The legal woes of Trump’s cronies mount up

The indictments by Fulton County district attorney Fani Willis against serial sex abuser Donald trump (SSAT) and eighteen others over their efforts to overturn the election results continues to have fallouts. Last month I wrote about grumbling by some of the other defendants as to why SSAT’s PACs are not paying their legal fees since they were acting in his interest and sometimes on his instructions. I said that this might portend that they might seek to defect from SSAT in an effort to reach favorable plea deals.

It appears that Jenna Ellis, one of the ‘gaggle of crackpot lawyers’ surrounding SSAT and enabling his fruitless efforts and was one of those complainers, is turning on him

Jenna Ellis – the Donald Trump lawyer who like the former president faces criminal charges regarding attempted election subversion in his defeat by Joe Biden in 2020 – says she will not vote for him in the future because he is a “malignant narcissist” who cannot admit mistakes.

“I simply can’t support him for elected office again,” Ellis said. “Why I have chosen to distance is because of that frankly malignant narcissistic tendency to simply say that he’s never done anything wrong.”

“Why I have chosen to distance is because of that, frankly, malignant narcissistic tendency to simply say that he’s never done anything wrong.

“And the total idolatry that I’m seeing from some of the supporters that are unwilling to put the constitution and the country and the conservative principles above their love for a star is really troubling.

“And I think that we do need to, as Americans and as conservatives and particularly as Christians, take this very seriously and understand where are we putting our vote.”

One response to her might be, “What took you so long?” since SSAT’s malignant narcissism has been on display since like, forever. Also, she has not indicated as yet that she is seeking a plea deal with prosecutors. Her public denunciations of SSAT may be a warning shot to SSAT that she might do so if he does not. help her out with her legal bills.

Meanwhile, we have a parade of indicted people in the Georgia case trying to have it shifted to federal court. One of them is Mark Meadows, SSAT’s chief of staff who was also indicted in Georgia. These people seem to think that just because they did something at SSAT’s behest while he was president, then that means that they were acting in an official capacity. The judge rejected his claim.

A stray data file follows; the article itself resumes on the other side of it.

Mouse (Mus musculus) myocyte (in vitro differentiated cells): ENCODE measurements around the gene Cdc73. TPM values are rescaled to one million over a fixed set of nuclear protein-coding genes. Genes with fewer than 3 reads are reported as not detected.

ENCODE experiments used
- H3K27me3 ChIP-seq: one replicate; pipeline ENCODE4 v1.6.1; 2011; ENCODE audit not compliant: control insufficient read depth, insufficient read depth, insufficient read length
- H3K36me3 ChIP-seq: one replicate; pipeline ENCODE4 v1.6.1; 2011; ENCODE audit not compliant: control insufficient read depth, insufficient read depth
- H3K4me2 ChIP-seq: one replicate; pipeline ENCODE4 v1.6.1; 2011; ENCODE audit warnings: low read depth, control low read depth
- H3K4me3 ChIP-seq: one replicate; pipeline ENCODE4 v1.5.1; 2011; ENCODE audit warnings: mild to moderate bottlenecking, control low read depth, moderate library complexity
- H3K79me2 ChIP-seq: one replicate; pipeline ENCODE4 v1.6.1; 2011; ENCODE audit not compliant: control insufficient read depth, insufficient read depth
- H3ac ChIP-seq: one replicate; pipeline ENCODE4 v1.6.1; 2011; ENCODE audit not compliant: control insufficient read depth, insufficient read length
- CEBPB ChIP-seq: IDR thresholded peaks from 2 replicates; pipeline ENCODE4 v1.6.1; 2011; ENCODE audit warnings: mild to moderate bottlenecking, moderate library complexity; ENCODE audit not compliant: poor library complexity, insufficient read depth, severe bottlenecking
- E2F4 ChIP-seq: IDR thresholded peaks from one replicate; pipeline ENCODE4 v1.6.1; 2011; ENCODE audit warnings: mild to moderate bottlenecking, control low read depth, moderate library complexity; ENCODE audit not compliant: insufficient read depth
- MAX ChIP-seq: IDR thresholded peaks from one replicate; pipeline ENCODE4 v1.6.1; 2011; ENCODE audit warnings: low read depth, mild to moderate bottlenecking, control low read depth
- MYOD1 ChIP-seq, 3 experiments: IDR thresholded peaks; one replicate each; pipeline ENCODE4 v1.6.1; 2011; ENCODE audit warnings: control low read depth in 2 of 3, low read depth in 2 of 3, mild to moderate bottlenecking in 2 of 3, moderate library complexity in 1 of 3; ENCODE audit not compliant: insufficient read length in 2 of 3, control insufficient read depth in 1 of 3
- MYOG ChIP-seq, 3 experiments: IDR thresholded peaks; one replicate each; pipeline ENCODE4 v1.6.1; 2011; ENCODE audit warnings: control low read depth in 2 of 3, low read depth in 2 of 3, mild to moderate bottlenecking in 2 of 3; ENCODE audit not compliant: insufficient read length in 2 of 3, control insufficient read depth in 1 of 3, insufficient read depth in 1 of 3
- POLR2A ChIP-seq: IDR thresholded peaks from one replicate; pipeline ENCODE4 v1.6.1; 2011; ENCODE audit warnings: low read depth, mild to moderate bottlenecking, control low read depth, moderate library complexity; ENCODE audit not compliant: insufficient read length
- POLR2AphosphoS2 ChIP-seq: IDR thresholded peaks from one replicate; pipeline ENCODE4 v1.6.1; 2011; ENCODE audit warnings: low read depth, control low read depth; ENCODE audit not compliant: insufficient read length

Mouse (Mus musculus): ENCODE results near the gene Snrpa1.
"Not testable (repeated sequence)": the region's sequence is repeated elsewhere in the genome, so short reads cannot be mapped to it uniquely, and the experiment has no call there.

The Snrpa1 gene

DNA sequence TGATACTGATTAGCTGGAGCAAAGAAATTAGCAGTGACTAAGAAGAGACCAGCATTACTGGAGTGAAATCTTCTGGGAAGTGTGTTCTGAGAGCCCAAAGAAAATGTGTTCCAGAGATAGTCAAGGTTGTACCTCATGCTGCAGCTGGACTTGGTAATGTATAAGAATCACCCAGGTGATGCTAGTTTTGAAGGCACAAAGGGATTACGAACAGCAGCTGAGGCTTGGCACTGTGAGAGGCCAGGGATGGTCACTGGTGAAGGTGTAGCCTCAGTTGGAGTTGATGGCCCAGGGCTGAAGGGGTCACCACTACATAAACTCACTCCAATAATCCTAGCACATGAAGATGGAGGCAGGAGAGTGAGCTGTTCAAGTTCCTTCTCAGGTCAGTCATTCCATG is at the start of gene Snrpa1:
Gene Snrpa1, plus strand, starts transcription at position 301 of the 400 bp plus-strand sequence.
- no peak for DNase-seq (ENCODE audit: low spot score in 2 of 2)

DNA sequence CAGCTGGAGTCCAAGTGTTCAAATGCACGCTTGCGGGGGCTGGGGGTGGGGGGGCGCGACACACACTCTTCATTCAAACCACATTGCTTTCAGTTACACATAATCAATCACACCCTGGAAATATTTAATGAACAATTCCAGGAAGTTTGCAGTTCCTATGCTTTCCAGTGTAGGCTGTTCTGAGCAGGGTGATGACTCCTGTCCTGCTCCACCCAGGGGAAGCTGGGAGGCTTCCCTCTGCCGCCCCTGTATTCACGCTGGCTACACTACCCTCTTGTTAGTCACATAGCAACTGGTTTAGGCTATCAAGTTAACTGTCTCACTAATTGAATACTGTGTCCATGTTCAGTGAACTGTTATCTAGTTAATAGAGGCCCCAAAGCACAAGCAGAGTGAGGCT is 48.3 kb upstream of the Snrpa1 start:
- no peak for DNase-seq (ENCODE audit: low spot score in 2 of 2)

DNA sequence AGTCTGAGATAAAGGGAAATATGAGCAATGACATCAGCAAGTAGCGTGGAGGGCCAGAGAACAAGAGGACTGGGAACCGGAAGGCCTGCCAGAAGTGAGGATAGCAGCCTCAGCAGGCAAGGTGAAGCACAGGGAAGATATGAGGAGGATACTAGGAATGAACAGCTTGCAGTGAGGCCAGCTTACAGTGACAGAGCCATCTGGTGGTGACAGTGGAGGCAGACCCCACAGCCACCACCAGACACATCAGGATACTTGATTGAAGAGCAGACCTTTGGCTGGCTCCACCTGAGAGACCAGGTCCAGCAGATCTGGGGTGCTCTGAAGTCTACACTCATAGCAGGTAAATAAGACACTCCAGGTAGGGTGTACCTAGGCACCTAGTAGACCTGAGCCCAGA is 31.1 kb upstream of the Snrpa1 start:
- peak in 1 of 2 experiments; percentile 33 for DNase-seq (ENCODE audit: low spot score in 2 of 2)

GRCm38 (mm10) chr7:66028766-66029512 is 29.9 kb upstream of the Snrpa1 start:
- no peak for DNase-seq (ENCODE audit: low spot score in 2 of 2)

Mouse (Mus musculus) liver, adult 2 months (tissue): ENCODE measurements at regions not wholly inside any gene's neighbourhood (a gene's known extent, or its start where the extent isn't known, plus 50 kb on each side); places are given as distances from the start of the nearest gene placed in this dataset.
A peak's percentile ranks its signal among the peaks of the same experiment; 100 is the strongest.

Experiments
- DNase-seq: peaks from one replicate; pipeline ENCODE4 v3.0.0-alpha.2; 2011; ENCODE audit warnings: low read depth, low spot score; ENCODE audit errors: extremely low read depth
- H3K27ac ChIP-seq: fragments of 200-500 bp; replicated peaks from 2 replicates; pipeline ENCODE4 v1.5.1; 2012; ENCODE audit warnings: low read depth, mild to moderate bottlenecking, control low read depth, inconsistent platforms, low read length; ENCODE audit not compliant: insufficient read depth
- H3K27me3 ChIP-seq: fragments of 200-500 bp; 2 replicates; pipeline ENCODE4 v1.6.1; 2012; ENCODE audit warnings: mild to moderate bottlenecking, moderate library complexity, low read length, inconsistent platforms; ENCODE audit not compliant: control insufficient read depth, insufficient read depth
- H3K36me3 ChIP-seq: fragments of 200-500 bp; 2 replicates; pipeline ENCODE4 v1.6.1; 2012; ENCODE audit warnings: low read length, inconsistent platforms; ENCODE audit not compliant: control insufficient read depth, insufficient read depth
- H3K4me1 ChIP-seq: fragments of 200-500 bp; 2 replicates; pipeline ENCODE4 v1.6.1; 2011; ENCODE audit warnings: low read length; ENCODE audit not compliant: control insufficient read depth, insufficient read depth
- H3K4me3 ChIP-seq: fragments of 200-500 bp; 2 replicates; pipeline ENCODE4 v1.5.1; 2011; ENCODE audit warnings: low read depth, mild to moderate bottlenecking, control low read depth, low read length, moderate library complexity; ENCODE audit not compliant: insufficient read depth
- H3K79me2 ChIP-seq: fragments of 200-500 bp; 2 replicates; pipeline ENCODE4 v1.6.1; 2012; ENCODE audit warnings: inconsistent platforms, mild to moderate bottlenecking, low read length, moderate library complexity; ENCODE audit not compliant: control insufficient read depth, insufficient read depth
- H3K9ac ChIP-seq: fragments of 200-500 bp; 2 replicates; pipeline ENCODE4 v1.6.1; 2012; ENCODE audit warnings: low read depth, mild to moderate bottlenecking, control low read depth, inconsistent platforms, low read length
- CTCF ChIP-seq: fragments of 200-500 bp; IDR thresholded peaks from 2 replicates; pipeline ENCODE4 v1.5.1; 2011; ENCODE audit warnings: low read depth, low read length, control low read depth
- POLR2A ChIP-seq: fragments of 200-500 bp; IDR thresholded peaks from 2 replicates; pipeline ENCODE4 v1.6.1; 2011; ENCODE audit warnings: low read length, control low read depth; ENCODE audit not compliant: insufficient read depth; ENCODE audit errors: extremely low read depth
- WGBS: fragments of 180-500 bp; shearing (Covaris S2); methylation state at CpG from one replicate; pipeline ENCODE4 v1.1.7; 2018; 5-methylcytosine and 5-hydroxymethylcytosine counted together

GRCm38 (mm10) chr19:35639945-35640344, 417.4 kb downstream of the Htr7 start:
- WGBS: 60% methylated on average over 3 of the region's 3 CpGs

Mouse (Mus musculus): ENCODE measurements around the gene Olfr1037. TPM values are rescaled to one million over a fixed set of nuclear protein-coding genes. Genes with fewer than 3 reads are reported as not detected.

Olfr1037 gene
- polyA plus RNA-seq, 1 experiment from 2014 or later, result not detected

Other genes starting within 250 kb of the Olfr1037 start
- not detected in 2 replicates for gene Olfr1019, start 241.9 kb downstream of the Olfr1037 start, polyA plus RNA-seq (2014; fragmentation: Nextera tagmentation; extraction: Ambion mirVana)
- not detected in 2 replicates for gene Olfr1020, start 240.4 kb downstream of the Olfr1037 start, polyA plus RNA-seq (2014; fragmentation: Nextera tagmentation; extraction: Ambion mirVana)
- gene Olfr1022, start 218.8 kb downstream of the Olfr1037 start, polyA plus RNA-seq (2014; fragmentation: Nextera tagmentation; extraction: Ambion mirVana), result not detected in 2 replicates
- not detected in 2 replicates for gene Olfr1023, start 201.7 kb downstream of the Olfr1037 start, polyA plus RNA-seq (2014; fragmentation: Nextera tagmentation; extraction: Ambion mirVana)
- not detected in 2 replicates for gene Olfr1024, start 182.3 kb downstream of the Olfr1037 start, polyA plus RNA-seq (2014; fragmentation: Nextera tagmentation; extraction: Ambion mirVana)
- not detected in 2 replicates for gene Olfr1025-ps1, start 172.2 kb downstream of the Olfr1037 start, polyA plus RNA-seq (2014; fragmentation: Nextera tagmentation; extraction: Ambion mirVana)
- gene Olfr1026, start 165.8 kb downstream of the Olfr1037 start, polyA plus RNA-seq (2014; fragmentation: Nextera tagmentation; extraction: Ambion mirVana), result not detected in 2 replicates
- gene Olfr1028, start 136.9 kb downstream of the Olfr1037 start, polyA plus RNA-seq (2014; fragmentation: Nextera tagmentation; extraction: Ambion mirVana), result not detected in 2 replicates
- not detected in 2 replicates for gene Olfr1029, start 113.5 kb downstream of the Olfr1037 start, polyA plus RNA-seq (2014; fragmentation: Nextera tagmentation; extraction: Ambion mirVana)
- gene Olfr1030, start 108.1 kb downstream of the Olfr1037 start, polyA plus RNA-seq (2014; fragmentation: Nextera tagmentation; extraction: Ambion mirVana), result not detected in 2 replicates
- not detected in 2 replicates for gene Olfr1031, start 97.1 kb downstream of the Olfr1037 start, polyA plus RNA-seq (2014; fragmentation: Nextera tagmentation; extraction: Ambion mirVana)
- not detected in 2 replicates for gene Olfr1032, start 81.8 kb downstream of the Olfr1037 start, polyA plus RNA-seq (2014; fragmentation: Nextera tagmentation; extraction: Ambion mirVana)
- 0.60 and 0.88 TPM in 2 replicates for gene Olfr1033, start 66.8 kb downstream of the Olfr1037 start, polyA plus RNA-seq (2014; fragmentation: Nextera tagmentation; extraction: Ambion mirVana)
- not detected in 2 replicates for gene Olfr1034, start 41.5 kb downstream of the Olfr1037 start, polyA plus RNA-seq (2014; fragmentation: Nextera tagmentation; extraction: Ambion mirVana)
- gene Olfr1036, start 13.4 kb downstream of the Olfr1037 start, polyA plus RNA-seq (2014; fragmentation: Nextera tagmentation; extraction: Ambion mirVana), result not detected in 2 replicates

“The Court finds insufficient evidence to establish that the gravamen, or a heavy majority of overt acts alleged against Meadows relate to his role as White House Chief of Staff,” the judge wrote in an unusually detailed and extensive 49-page decision.

“Even if Meadows took on tasks that mirror the duties that he carried out when acting in his official role,” the judge wrote, “he has failed to demonstrate how the election-related activities that serve as the basis for the charges in the indictment are related to any of his official acts.”

But the judge rejected his arguments in a detailed 49-page decision, determining that Meadows did not meet his burden to show that he was acting within his job description when he undertook efforts to benefit Trump as a political candidate rather than Trump as president.

“The color of the Office of the White House Chief of Staff did not include working with or working for the Trump campaign,” the judge wrote, “except for simply coordinating the President’s schedule, traveling with the President to his campaign events, and redirecting communications to the campaign.

The rationale to seek removal to federal court is seen as twofold: the jury pool would expand beyond just the Atlanta area – which skews heavily Democratic – and a federal judge might be less deferential to local prosecutors compared with judges in the Fulton county superior court.

This does not bode well for three of the fake Georgia electors to the Electoral College who were part of the 19 who are also trying to have their case shifted to federal court on the basis that the Electoral College is a federal institution.

These three were not federal officials in 2020. Instead, they’re pushing a novel legal theory that they were acting as “contingent presidential electors,” under Trump’s direction and pursuant to the US Constitution and federal law, which spells out the Electoral College process. Thus, they were essentially acting as federal officials and should be treated as such, their lawyers argued.

US District Judge Steve Jones has already rejected a request from Trump’s White House chief of staff Mark Meadows to move his case from state to federal court. And Jones was skeptical at a Monday hearing on the same topic for Trump-era Justice Department official Jeffrey Clark.But the prosecution is objecting since they were never real members of the Electoral College, merely pretending to be so.

Georgia prosecutors want the case to stay in state court. [prosecutor Anna] Cross blasted the electors’ legal theory, saying it was “creatively” crafted but “not grounded in any fact or law.”

“They were not Justice Department attorneys. They were not White House attorneys. They were campaign attorneys,” Cross said, adding, “there was not a federal official in the bunch” and that the meeting at the statehouse was “coordinated with the campaign.”

“There’s extensive Supreme Court precedent that presidential electors are not federal officers, but merely exercise a federal function, something the United States Constitution empowers them to do,” [Derek Muller, an election law expert who teaches at the Notre Dame Law School] said.

Then we have SSAT’s advisor Peter Navarro who was found guilty of contempt of congress for not responding to their subpoena.

Peter Navarro, a senior trade adviser during Trump’s presidency and who had promoted his baseless claims of mass voter fraud, was convicted in Washington’s federal courthouse after a short trial.

He was convicted of two misdemeanor counts of contempt of Congress, both punishable by up to a year behind bars.